|Executive Dir. GKS|
The Gub-Katimali Society (GKS) in Tamale has disbursed GH¢5,000.00 to thirty stabilised persons with mental illness and epilepsy (PWMIE) and their caregivers at Sagnarigu in the Sagnarigu District in the Northern Region of Ghana.
The disbursement, formed part of the implementation of a 5-year DFID project by GKS in partnership with BasicNeeds-Ghana in all 26 metropolitan, municipal and district assemblies (MMDAs) in the Northern Region.
According to Executive Director of GKS, Sheik Yakubu Abdul-Kareem, there were many PWMIE who as a result of their current state of mental health could no longer do certain jobs that they used to do prior to falling sick.
“For instance, a nurse who suffers from extreme mental illness or epilepsy and unable to recover very well most likely will not be allowed to work in the hospital again. However, we believe that such a nurse can do certain jobs like rearing animals, sell groceries or engage in certain skills training to make a living out of it”, he emphasised.
At the disbursement of the funds at Sagnarigu, Sheik Abdul-Kareem told Savannahnews, that in order to make PWMIE continue to remain economically viable and not become totally dependent on their family members, GKS and BasicNeeds thought it wise to support them through the DFID project.
Each of the 30 Sagnarigu beneficiaries mostly women who belonged to Ngun Pagi Suhi Self-Help Group of Mentally Ill People, received between GH¢80.00 and GH¢300.00 to do any business they were capable of doing.
With some of them engaged in the sale of porridge, millet, corn, rice processing and among others, they were expected to deposit their individual profits into the Association’s Bank Account so that when any of them ever run at a lost, they could be bailed out.
Having successfully implemented a three-year EU project in seven MMDAs in the Northern Region, GKS went into another partnership with the UK Department for International Development (DFID) through BasicNeeds-Ghana to implement another 5-year project. The project began in 2013/14 and expected to end in 2017/18.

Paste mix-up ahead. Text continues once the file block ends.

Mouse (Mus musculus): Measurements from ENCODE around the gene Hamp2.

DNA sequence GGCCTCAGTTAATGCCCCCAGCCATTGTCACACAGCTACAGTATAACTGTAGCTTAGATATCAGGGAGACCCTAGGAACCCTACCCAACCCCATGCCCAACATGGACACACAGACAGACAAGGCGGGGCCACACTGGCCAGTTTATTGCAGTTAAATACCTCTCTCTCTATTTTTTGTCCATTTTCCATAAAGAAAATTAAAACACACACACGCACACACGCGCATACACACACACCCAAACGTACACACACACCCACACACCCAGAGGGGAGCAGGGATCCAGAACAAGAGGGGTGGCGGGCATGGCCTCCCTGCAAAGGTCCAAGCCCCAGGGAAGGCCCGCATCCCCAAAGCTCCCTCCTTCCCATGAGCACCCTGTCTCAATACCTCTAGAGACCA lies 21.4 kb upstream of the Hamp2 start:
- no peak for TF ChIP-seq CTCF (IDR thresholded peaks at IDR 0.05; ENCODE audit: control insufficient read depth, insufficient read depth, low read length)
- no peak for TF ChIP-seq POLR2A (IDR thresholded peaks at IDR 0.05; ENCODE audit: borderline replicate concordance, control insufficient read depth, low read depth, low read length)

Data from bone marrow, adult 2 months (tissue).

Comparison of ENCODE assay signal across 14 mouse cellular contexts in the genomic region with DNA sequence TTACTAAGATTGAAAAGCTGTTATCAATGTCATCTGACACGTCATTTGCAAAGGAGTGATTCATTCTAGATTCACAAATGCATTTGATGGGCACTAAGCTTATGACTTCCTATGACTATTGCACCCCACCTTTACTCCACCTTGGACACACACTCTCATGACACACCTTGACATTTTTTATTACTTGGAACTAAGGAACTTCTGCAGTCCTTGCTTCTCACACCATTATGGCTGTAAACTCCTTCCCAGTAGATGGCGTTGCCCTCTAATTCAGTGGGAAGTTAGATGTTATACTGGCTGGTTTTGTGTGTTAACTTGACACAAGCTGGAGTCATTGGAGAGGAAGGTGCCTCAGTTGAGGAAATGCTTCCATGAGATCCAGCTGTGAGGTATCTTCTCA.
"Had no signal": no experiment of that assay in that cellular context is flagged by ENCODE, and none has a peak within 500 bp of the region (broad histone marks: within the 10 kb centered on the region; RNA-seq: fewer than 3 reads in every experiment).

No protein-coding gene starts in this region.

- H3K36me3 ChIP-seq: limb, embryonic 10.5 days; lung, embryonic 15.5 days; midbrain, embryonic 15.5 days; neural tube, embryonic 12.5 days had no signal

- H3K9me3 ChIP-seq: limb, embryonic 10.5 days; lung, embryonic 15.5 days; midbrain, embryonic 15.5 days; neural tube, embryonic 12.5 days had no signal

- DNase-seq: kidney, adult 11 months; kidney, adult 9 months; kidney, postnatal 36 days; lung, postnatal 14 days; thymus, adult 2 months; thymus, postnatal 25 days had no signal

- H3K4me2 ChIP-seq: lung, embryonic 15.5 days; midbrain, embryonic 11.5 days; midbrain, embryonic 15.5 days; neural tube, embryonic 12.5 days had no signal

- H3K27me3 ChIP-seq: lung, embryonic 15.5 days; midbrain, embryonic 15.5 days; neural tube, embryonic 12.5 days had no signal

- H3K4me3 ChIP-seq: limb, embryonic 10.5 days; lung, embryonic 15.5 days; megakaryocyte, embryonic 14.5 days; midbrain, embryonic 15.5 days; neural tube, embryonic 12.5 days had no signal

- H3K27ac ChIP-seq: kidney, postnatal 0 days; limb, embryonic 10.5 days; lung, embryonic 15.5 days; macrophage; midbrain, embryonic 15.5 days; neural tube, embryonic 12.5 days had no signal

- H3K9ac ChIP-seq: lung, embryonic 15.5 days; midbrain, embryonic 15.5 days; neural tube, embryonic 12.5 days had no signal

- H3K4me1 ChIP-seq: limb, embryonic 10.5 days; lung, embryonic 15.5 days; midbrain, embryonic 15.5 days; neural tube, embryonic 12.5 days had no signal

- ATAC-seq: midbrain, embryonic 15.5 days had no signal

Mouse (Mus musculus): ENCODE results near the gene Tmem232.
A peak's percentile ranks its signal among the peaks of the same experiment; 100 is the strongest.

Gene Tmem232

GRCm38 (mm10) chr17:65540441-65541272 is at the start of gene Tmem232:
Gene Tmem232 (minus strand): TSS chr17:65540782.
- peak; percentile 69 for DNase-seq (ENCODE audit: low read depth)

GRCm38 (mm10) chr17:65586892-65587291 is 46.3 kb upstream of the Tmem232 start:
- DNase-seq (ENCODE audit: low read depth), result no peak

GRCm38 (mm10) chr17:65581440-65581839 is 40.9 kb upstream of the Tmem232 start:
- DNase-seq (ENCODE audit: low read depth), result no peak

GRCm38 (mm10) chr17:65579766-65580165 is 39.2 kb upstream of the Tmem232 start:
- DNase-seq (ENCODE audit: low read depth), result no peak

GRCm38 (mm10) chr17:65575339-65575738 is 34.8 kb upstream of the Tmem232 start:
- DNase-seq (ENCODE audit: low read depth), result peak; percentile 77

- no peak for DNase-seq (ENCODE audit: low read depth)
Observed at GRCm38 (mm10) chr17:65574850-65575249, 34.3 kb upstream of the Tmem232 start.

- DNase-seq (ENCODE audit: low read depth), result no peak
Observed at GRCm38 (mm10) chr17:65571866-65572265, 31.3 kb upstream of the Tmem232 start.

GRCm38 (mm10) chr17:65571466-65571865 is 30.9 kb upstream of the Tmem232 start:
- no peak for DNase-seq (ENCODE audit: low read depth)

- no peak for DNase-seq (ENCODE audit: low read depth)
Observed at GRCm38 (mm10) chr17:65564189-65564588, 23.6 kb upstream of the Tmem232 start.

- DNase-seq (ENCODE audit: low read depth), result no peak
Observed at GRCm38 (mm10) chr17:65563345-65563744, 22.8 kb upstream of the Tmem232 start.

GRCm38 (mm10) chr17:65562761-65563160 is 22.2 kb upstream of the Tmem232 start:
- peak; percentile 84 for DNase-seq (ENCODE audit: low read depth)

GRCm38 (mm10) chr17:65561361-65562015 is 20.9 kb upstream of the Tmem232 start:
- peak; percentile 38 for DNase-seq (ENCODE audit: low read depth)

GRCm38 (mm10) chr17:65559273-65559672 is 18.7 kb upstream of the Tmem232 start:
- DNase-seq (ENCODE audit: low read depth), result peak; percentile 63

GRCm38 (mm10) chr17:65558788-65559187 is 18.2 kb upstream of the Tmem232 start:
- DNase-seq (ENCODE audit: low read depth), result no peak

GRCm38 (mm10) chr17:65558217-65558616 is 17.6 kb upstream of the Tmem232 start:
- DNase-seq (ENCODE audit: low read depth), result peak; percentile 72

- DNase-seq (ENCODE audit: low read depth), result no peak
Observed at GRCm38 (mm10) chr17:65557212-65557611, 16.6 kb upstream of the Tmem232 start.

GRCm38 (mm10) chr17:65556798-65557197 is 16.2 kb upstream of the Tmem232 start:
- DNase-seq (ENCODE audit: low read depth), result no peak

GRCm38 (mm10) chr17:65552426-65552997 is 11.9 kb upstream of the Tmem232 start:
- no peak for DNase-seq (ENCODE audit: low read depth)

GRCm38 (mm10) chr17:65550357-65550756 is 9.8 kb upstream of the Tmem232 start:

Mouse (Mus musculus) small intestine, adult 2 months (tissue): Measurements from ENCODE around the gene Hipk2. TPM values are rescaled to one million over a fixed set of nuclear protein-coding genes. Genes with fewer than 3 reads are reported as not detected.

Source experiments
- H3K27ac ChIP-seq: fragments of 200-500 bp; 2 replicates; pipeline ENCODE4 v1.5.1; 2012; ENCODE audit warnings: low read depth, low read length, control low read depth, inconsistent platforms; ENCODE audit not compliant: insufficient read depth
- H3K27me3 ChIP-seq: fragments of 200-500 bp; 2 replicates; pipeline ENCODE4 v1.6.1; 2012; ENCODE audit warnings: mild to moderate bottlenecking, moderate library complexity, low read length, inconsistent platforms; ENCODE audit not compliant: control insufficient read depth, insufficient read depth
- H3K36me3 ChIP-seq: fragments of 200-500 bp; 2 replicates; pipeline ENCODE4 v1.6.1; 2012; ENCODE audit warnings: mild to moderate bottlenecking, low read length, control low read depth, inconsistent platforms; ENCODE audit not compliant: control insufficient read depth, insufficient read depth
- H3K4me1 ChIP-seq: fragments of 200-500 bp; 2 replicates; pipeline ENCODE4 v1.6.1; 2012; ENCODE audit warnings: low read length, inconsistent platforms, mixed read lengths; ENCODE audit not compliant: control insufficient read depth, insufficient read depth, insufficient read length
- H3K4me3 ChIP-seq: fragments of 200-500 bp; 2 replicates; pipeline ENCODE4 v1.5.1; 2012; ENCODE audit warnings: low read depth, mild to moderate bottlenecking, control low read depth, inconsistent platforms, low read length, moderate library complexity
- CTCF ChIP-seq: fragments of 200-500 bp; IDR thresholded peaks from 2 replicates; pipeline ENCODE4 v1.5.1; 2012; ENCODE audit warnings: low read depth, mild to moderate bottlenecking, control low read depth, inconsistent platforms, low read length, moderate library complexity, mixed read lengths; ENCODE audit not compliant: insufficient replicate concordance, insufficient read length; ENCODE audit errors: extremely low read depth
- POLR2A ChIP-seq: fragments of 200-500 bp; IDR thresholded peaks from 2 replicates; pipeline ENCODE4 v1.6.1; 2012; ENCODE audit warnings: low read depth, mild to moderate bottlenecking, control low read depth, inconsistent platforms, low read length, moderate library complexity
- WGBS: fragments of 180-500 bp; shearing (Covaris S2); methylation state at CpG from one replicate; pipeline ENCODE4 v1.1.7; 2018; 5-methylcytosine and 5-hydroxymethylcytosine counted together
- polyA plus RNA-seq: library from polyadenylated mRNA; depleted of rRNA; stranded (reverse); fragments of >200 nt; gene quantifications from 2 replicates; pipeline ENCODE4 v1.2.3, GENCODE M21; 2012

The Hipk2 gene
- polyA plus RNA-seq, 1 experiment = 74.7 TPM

This project is aimed at supporting the government of Ghana to build a national mental health system that effectively and efficiently responds to the mental health needs of Ghanaians. This would reduce the high mental health treatment gap currently existing in Ghana and would enable men, women, girls and boys with neuropsychiatric conditions to live and work successfully in their communities.
The project targets all 26 MMDAs in the Northern Region and seeks to achieve increased capacity of Ghana's Mental Health Authority to effectively and efficiently run community based mental health services whereas 100,000 women, men, girls and boys with mental health needs access quality mental health services within the proximity of their communities.
According to Sheik Abdul-Kareem, his organisation had since the implementation of the project met and interacted with an estimated 853 beneficiaries comprising of PWMIE and their primary caregivers in 17 communities in four districts.
He also indicated the project, had also organised training and capacity building workshops for 486 self-help groups in all four districts.
A representative of BasicNeeds-Ghana Dassah Kayeli Timothy urged beneficiaries to make prudent investments with the money given to them. By so doing, he said the money would grow and it would enable GKS to extend further support to others who also need it to improve upon their livelihood.
Mr. Dassah recounted success stories of some PWMIE in the West Mamprusi District who had made significant economic gains in their dry season farming through a similar support they received some years ago. “This feat by your colleagues in Walewale should also motivate you to make gains in whatever you’ll invest your money into”, he stated.